If the business is conducted initially in a partnership, including an LLC with more than one member that is taxable as a partnership, a conversion to corporate form may significantly increase future QSBS benefits because of the 10x basis gain exclusion. The US tax code includes a special rule that when a taxpayer acquires QSBS for property other than cash or stock, the taxpayer’s basis for QSBS purposes will not be less than the fair market value of the property. This rule ensures that the built-in gain in property exchanged for QSBS eventually will be fully taxed. But it also means that the owners will be able to calculate their gain exclusion based on 10x the value of the partnership or LLC at the time of the conversion.

Below are some examples of how this works.

Corporate formation

On day 1, two founders form a Delaware corporation that is taxable as a C corporation. Each founder acquires 50% of the stock in the corporation for a nominal price. Six years later, the founders sell the stock, which qualifies as QSBS, for $400 million. The founders have gain of ~$400 million in the aggregate, of which a total of $20 million is exempt from tax (because each founder has a $10 million gain exclusion), and $380 million is subject to tax.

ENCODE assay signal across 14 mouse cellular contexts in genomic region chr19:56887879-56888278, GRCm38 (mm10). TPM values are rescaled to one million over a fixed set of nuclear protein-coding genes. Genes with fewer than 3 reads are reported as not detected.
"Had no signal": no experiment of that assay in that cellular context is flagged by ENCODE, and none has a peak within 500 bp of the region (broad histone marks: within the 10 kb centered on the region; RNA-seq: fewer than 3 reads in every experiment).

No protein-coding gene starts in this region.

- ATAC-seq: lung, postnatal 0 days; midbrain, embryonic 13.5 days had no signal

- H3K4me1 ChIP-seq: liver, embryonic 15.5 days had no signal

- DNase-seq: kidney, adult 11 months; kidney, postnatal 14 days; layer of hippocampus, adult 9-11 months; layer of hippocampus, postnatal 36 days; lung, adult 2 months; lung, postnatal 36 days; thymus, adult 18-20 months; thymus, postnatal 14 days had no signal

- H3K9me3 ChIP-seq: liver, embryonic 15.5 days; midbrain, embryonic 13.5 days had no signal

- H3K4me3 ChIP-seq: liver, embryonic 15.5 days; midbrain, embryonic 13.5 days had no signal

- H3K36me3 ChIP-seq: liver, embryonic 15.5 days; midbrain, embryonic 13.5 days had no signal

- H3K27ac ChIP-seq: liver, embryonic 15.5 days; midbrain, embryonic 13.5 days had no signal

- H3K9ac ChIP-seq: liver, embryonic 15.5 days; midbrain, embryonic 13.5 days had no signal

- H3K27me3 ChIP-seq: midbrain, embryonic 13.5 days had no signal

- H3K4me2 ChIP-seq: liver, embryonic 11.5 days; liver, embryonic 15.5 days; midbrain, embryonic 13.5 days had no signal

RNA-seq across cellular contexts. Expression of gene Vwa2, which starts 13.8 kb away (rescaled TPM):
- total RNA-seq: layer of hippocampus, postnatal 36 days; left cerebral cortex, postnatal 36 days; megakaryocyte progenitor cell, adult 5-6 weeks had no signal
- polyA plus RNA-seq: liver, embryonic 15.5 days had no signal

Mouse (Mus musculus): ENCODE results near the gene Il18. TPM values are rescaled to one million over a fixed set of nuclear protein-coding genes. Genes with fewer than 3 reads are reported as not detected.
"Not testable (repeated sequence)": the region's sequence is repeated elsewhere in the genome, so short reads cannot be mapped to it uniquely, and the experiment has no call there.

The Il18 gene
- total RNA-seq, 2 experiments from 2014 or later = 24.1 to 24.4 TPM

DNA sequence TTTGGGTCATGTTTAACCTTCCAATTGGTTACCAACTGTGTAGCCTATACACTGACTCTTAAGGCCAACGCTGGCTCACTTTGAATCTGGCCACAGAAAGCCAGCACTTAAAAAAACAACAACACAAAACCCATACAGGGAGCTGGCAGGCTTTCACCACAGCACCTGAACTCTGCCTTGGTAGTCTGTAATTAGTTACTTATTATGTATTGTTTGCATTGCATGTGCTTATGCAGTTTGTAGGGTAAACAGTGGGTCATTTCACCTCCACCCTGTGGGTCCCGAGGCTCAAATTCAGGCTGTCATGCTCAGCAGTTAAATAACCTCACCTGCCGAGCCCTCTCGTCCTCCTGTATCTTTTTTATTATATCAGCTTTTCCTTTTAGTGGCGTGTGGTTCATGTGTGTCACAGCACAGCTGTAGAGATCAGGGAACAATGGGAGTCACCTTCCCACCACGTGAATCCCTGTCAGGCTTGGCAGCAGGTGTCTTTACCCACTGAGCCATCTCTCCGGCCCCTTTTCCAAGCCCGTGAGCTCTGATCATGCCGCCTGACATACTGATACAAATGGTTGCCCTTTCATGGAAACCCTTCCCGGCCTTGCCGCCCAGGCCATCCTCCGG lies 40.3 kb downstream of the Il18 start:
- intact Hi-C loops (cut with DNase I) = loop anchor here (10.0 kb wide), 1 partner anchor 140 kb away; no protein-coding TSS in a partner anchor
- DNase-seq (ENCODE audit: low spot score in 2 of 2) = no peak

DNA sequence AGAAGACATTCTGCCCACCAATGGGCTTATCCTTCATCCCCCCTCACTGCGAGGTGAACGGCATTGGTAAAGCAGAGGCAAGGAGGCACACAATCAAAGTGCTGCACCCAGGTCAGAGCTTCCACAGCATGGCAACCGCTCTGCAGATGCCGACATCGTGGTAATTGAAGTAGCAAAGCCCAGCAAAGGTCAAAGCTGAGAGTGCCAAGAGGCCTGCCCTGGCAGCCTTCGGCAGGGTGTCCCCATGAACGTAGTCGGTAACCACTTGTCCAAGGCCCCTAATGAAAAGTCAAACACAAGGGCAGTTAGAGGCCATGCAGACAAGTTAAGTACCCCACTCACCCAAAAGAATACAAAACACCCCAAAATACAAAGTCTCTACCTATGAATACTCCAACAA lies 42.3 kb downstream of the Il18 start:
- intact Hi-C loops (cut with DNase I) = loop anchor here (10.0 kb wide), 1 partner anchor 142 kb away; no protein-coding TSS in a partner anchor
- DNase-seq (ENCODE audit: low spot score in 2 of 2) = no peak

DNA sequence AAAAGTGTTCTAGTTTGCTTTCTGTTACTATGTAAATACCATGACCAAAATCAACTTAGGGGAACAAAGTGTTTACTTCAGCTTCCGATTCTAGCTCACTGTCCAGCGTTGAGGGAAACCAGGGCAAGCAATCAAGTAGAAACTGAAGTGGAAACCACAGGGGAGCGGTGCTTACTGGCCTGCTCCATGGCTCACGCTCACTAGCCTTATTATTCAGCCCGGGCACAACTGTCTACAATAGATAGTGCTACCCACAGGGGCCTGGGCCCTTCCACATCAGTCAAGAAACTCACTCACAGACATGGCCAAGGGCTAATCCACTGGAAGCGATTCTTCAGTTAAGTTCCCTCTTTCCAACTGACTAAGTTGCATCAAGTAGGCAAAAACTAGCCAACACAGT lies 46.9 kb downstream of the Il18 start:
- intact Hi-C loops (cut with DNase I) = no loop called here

LLC conversion

On day 1, two founders form a Delaware LLC that is taxable as a partnership. Each founder acquires 50% of the units in the LLC for a nominal price. A few years later, when the LLC’s assets are worth $40 million, the founders convert the LLC to a C corporation. The founders’ QSBS basis in the C corporation stock is an aggregate of $40 million – i.e., $20 million per founder. Five years after the conversion, the founders sell the stock for a total of $400 million. The founders have a total gain of ~$400 million in the aggregate, of which $40 million (the appreciation in the property exchanged for the QSBS when the LLC was converted to a corporation) is subject to tax, and the remaining $360 million is exempt from tax (because each founder has a gain exclusion of up to $200 million – that is, 10x each founder’s $20 million basis in the QSBS).

As illustrated above, the greater the sales proceeds, the more favorable an LLC conversion will be from a QSBS perspective. Accordingly, entrepreneurs who want to maximize QSBS benefits on exit should consider forming their business as an LLC and later converting to a corporation.